Carbapenemase-producing bacteria due to the acquisition of various antimicrobial resistance. A. baumannii causes a variety of infections, such as UTI, bacteremia, septicemia, catheter-associated infections, and wound infections. In the present study, most of the A. baumannii were recovered from urine (n=19). Similarly, a study conducted in Hong Kong also reported that 20.4% and 13% of A. baumannii were recovered from urine culture in Iran. Antimicrobial resistance has been seen from the initial use of these drugs and is a growing global concern. Acinetobacter baumannii treatment of these infections is often tricky, and carbapenems are currently the antibiotics of choice. In this study, there is an emergence of remarkable resistance to carbapenem antibiotics (imipenem and meropenem 31.58% and 36.85%, respectively); in Iran, it has been proved that the A. baumannii was isolated from UTI and showed resistance to imipenem and meropenem (78% and 44%) respectively. Also, another study in Iran by Alavi-Moghadam et al. in 2014 showed that 100% of isolates were resistant to imipenem. Carbapenemases belong to the B-lactamases classes (A, B, and D), enzymes that play the main role in B-lactam resistance. In A. baumannii bla (KPC, VIM, and NDM), genes are encoded for carbapenemases the class A (i.e., blaKPC) exhibiting a minor role in phenotypic resistance. The results indicated that 5 isolates (26.31%) were carrying the blaNDM gene, as shown in (Figure-4); this result agrees with 1, 9, and 10. Twenty percent of A. baumannii PCR results employing gene-specific primers included the blaNDM-1 gene. Furthermore, forty percent of A. baumannii isolates were found to be blaNDM-2 gene-positive when their DNA was amplified using blaNDM-2 primers. Carbapenems are a kind of -lactam antibiotic that has strong antibacterial action against Acinetobacter baumannii. However, the emergence and dissemination of acquired carbapenem resistance in these species have questioned the efficacy of treatment and control measures. In bla (NDM-1) genes, they are responsible for carbapenem resistance by encoding enzymes that partly hydrolyze carbapenems and other B-lactams 2. Only two bactericidal drugs, colistin and fosfomycin, and one bacteriostatic drug are effective against bla NDM-1 producers (tigecycline). According to the study, One of the most distinguishing features of NDM producers is that they are not only nosocomial pathogens but also Gram-negative community members, such as Acinetobacter baumannii, which can operate as a natural reservoir for bla (NDM) genes in Enterobacteriaceae 3. Thus, screening and detecting NDM-1 A. baumannii producers is necessary to aid inappropriate treatment. On the other hand, three isolates (18.75%) were carrying the blaVIM gene. The discovery of MBL-producing organisms has been difficult using phenotypic approaches such as the double-disc synergy test, MBL E-test, and combination disk test; however, molecular technologies, particularly next-generation sequencing, will throw some light on their detection 7. Phenotypic techniques only find some MBL-producing strains since they are not sensitive enough. As a result of the discovery of blaVIM-1 using PCR in 14.3% of A. baumannii isolates that had been determined to be MBL negative by E-test, it is clear how important it is to use molecular methods in everyday practice to find these concealed MBLs. Due to the lack of fitness cost and NDM lactamases being favored over other MBLs, they do not hinder bacterial development and have spread worldwide among Gram-negative bacteria. This finding conflicts with 4. Carbapenemase genes from class A, blaKPC, even though the bacterial isolates had not possessed the blaKPC gene. According to reports, Kuwait and America 5 had a 75% and 18% prevalence of bla GES, respectively. The prevalence of blaKPC in A. baumannii is rarely observed. A.baumannii clinical As this gene is found on the transportable elements, which may be passed from one bacterium to another and across the community, isolates containing the blakpc gene are disseminated in Iran. The blakpc gene's presence in These mechanisms is necessary for the formation of A.baumannii strains that are resistant to a variety of innate and acquired antimicrobials (carbapenems are the selective antibiotic for treating the infections caused by multiple-drug resistant A.baumannii strains). Therefore, the judicious use of antibiotics for infection control in hospitals, particularly in ICU departments, can significantly delay the emergence of these resistant strains and the diseases they are associated with. This amplifies the significance of prudent antibiotic use in hospitals for managing infections, especially in the intensive care unit, and lowers the risk of nosocomial transmission and potential outbreaks 6.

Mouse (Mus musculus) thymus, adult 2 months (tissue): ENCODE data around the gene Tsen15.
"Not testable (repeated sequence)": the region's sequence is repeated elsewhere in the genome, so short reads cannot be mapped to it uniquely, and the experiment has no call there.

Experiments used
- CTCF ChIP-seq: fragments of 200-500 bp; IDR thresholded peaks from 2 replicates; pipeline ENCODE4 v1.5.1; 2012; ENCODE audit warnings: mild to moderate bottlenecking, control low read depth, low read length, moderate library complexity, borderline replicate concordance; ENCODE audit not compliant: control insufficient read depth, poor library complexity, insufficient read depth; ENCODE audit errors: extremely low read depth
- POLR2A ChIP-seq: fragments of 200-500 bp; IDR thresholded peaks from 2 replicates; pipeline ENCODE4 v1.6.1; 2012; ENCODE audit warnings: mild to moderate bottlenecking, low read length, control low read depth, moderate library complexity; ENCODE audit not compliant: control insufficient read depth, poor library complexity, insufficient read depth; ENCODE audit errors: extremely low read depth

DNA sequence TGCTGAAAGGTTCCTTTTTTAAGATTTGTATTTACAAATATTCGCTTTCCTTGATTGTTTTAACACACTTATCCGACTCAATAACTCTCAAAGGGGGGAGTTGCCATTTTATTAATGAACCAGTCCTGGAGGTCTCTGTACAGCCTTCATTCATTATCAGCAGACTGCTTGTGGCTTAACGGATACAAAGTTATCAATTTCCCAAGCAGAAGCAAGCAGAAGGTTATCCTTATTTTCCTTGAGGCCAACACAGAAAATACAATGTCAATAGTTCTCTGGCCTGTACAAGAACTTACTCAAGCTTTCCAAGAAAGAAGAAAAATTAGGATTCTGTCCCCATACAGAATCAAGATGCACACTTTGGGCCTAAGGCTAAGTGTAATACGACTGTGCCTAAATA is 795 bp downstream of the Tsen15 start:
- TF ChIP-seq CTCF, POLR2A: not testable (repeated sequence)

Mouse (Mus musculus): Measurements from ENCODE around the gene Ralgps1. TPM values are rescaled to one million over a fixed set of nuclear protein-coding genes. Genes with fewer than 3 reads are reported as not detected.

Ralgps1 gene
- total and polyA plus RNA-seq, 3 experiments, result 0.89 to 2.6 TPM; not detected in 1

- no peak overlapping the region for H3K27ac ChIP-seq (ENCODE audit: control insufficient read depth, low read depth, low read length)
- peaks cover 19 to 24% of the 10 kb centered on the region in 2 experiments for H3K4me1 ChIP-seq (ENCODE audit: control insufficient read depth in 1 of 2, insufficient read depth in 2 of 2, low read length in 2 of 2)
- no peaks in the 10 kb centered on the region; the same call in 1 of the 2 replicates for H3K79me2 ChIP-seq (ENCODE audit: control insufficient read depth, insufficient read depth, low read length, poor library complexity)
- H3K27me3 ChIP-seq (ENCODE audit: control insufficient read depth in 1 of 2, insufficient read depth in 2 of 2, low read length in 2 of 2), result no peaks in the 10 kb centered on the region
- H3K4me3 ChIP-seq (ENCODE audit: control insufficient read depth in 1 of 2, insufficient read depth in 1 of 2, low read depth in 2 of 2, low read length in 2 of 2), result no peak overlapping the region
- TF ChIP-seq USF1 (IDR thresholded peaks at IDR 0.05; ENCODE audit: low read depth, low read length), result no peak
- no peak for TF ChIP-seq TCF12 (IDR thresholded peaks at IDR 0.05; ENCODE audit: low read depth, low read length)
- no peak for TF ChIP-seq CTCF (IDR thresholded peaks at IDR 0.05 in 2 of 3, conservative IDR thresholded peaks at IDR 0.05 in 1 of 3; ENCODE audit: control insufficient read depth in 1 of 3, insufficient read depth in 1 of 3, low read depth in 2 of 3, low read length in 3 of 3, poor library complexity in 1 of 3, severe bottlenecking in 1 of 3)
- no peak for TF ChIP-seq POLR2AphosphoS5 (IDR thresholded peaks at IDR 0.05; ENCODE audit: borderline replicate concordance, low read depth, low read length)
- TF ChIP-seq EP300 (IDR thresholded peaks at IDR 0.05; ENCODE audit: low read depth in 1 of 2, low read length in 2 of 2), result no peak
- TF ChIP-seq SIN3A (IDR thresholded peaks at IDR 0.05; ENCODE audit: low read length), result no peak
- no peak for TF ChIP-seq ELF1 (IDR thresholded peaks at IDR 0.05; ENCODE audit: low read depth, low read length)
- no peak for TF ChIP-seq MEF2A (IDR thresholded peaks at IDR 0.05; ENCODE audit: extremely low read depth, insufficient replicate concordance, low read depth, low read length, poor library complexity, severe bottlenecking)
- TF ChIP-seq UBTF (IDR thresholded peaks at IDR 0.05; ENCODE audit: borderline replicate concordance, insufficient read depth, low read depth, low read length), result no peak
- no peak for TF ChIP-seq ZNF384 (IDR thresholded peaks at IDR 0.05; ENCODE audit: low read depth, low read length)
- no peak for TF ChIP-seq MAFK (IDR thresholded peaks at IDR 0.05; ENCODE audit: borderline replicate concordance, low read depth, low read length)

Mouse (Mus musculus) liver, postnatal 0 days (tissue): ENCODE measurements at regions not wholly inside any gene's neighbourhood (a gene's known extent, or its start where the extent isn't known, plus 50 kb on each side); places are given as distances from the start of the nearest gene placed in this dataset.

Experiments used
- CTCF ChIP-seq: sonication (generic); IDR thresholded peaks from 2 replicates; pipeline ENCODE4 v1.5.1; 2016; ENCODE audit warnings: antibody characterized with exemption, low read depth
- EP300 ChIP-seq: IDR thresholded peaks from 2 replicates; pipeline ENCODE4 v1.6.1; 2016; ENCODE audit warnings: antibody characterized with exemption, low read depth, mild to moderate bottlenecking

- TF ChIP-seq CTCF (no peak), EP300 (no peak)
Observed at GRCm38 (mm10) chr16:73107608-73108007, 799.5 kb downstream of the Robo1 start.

CONCLUSIONS